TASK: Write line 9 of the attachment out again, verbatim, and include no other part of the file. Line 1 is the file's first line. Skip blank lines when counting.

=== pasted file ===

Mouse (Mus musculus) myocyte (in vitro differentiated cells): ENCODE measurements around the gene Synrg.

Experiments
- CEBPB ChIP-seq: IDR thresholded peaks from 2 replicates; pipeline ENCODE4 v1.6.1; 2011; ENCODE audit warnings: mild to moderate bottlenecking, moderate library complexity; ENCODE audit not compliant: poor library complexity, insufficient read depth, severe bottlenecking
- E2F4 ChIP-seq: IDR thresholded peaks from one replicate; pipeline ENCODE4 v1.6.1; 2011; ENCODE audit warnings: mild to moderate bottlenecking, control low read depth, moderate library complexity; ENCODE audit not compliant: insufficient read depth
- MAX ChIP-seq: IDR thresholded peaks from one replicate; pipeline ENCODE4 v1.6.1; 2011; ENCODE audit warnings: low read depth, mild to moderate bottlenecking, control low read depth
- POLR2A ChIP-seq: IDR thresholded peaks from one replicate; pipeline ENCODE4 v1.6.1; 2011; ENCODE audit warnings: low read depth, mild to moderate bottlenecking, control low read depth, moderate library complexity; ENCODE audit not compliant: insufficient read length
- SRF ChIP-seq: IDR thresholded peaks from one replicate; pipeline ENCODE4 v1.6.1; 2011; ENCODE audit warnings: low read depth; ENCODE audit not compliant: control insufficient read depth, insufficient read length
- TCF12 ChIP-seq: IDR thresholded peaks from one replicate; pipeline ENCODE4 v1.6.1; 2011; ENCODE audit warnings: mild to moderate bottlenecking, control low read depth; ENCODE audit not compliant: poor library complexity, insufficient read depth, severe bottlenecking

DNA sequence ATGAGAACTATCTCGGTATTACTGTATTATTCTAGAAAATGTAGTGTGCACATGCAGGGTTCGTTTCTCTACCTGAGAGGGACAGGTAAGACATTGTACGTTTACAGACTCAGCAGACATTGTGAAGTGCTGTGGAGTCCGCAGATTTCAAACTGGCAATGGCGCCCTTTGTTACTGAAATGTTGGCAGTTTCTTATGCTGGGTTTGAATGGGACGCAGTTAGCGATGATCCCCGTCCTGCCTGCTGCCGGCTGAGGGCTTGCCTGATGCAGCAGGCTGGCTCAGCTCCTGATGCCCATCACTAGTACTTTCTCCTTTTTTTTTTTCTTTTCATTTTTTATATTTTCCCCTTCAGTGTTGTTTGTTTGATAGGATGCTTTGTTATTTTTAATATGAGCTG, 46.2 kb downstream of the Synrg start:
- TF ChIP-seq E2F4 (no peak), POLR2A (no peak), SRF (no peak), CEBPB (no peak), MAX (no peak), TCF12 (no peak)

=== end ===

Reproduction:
DNA sequence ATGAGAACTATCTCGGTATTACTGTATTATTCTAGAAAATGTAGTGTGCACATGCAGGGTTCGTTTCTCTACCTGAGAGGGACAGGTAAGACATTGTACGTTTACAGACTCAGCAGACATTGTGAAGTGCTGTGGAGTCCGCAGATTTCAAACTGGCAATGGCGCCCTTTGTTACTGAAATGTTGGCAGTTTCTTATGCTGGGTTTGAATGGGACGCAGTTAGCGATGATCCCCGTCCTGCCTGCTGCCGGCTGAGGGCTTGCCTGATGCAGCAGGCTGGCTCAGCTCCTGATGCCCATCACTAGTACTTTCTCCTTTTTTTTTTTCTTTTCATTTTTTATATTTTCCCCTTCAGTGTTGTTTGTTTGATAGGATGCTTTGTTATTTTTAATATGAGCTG, 46.2 kb downstream of the Synrg start: